Central Florida immigrant community members say they fear impact of new immigration law

ORLANDO, Fla. — Central Florida immigrant community members said they’re living in fear after Gov. Ron DeSantis signed off on a new immigration law this week.

The law requires businesses with at least 25 employees to use a federal system to check the immigration status of workers. It toughens criminal penalties for people who bring undocumented immigrants into Florida. And the law also requires hospitals to ask patients about their immigration status.


Advocates say the last point will keep immigrants from getting necessary medical help.

DACA recipient Silvia Ruiz said she worries this means some undocumented people won’t seek treatment. She said her undocumented father died two years ago from COVID-19 and he was afraid to go to the hospital for care.

“During this month, I can’t help but think about the week he spent in bed thinking about receiving medical attention,” Ruiz said.

Read: Gov. DeSantis signs bill to crackdown on illegal immigration in Florida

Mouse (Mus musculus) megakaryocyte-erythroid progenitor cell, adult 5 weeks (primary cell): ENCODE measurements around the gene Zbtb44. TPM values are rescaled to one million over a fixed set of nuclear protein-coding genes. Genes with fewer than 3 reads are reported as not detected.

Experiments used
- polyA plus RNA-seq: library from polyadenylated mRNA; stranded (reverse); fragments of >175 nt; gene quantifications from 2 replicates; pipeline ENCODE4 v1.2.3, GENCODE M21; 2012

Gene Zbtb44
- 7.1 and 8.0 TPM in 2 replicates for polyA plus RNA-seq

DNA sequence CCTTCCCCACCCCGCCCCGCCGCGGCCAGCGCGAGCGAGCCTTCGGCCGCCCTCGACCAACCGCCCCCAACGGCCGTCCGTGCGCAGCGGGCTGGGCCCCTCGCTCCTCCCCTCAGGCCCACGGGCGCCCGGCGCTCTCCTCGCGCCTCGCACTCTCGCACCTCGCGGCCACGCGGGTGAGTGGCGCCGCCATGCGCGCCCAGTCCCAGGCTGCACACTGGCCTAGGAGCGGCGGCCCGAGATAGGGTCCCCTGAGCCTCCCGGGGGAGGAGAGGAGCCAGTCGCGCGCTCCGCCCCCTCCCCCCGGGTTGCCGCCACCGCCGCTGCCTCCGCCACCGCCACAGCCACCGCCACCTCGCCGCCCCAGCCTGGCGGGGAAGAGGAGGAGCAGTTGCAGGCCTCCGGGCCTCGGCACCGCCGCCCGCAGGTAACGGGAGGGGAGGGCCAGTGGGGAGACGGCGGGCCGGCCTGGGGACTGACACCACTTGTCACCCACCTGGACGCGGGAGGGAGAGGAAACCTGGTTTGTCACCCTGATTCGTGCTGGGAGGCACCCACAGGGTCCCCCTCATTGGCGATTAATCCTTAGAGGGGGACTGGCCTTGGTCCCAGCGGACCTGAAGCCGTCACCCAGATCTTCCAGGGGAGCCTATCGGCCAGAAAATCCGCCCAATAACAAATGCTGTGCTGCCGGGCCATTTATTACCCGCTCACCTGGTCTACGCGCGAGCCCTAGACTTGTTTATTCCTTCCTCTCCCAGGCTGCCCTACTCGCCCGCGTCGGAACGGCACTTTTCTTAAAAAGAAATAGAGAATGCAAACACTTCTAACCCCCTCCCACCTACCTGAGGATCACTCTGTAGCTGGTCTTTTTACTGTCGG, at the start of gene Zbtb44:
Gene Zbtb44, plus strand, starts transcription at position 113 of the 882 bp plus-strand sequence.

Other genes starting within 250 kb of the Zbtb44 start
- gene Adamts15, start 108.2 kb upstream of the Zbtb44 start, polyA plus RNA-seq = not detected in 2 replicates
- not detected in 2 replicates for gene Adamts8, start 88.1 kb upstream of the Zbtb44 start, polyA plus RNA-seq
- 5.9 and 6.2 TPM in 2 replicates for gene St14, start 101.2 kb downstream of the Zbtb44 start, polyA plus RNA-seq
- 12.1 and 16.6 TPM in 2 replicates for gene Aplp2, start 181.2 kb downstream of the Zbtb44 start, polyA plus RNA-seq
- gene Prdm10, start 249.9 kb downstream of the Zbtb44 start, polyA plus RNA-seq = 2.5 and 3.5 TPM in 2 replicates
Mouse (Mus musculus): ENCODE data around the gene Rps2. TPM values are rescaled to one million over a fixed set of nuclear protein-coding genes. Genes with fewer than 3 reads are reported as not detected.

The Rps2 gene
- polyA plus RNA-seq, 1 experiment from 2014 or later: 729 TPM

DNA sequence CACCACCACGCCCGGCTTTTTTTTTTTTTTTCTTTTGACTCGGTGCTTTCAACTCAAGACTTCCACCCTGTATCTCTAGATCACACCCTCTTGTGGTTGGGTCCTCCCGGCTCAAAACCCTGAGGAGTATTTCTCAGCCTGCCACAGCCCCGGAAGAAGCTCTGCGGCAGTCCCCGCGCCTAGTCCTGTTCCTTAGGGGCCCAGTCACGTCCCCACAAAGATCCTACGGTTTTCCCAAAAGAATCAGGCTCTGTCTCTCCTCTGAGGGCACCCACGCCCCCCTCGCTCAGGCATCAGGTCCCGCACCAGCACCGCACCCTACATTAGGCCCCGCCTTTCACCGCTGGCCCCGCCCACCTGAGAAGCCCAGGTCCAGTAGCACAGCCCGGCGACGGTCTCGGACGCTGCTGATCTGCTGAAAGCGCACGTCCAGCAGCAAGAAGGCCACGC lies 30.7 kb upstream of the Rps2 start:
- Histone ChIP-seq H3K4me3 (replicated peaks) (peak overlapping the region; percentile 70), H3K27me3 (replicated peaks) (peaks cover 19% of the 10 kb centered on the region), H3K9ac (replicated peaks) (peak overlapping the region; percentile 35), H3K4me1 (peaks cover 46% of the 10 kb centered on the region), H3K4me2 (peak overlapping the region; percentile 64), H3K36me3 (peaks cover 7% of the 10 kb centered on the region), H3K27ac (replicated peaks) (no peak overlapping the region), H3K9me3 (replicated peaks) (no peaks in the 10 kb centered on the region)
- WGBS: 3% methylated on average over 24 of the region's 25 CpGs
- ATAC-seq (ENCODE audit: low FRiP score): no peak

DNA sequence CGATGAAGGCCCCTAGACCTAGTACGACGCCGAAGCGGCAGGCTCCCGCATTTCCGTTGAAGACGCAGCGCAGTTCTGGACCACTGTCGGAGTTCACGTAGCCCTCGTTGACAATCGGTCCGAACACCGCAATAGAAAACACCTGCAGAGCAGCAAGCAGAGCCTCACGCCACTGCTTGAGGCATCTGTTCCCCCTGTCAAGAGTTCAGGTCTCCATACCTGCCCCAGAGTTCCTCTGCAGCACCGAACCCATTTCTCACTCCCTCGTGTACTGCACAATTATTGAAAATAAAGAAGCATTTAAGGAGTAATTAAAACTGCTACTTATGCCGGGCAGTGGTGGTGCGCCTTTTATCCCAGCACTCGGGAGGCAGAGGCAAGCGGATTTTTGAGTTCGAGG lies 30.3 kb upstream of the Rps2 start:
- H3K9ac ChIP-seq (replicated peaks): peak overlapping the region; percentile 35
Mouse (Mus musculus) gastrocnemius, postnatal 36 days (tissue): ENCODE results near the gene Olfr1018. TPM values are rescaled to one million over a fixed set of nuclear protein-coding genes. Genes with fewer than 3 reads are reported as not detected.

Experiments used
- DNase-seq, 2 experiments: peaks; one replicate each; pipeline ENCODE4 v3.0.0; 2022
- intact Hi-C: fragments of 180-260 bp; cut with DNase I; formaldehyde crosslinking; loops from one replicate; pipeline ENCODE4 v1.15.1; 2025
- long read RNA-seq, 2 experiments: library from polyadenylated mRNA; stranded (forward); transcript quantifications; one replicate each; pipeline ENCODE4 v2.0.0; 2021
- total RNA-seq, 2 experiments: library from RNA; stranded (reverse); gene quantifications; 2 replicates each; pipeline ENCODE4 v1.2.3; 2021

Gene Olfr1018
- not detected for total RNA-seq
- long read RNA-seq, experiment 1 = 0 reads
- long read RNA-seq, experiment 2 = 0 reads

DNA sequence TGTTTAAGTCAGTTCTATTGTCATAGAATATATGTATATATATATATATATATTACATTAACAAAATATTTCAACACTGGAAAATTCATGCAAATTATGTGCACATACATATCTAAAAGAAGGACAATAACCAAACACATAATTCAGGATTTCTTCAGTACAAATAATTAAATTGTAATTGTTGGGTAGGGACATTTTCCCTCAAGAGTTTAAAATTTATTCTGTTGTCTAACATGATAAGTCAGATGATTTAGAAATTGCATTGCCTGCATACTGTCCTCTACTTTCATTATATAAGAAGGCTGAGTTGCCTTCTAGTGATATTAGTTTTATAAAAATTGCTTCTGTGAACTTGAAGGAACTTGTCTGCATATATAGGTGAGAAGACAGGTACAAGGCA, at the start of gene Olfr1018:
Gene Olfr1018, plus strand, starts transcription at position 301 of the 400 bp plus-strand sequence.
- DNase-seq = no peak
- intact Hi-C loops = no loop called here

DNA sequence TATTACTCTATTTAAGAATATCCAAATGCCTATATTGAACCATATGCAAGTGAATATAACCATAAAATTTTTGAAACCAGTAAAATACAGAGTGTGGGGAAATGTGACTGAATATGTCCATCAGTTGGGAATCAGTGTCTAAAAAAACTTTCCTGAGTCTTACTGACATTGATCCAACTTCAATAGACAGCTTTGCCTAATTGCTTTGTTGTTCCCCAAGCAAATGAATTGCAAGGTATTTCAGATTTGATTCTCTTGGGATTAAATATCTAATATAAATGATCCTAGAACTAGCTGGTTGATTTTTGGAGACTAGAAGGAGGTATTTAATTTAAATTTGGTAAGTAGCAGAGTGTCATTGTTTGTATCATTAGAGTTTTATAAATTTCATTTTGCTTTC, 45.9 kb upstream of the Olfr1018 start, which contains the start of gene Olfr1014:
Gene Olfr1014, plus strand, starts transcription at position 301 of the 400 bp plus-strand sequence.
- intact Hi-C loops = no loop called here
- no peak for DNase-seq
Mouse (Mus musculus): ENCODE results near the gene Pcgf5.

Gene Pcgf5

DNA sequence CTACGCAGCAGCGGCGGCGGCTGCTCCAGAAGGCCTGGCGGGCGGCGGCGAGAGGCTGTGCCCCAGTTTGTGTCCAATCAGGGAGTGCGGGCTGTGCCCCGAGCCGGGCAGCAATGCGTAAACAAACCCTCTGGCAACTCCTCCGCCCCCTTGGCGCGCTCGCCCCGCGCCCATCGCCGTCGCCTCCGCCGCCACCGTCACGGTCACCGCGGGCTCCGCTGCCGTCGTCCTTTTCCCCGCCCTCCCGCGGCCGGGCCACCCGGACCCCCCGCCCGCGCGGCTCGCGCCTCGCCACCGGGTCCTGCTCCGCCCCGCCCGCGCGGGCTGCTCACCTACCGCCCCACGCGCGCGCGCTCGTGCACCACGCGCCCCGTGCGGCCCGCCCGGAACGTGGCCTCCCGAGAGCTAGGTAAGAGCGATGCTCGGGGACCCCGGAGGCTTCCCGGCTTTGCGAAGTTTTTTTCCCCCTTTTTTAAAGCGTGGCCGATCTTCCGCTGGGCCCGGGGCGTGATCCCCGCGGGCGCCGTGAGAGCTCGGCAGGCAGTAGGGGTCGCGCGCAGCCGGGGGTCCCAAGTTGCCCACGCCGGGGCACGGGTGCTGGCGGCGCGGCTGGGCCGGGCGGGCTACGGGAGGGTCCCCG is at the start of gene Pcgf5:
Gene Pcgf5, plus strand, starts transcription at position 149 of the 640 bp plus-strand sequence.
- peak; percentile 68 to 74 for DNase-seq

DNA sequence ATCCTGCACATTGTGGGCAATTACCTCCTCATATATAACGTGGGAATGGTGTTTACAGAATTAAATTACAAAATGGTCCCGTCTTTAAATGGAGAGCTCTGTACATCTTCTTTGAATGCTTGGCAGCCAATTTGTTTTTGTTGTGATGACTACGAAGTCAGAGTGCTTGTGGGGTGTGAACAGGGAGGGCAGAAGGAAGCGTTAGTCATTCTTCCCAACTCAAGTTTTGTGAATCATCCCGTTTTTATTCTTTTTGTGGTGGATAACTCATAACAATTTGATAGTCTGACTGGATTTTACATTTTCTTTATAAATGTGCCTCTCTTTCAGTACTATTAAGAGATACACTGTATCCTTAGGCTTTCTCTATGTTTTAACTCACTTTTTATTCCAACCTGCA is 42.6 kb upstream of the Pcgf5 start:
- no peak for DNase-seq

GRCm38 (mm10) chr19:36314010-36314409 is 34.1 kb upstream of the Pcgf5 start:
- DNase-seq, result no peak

The governor’s office said the new law is the strongest anti-illegal immigration legislation in the country.

“People are going to come if they get benefits, and so what you want to do is say there’s not benefits for coming illegally,” DeSantis said.

Some at Hope Community Center believe the law is already having a chilling effect.

Read: Advocates to denounce new illegal immigration bill signed in Florida

“On the roads are people packing up their stuff, their cars, their children, everything,” Sister Ann Kendrick said.

U.S. citizen and Orlando native Salvador Rosas, who lives with undocumented immigrants, said the new law ends family road trips to relatives in Chicago.

“The fear is if we want to come back home here in Florida, we will get stopped on the border of Florida and Georgia,” Rosas said.

Watch: Gov. DeSantis signs bill to crackdown on illegal immigration in Florida

He’s not just worried that his undocumented parents could be deported; Rosas could face charges too. Under the new law, anyone knowingly transporting an undocumented immigrant into the state could face five years of jail time.

The Hope Community Center is hosting a meeting at their Hawthorne Avenue location so that immigrants can understand their rights when it comes to the bill, including that they can choose not to answer questions about their immigrant status at hospitals.

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Sarah Wilson

Sarah Wilson, WFTV.com

Sarah Wilson joined WFTV Channel 9 in 2018 as a digital producer after working as an award-winning newspaper reporter for nearly a decade in various communities across Central Florida.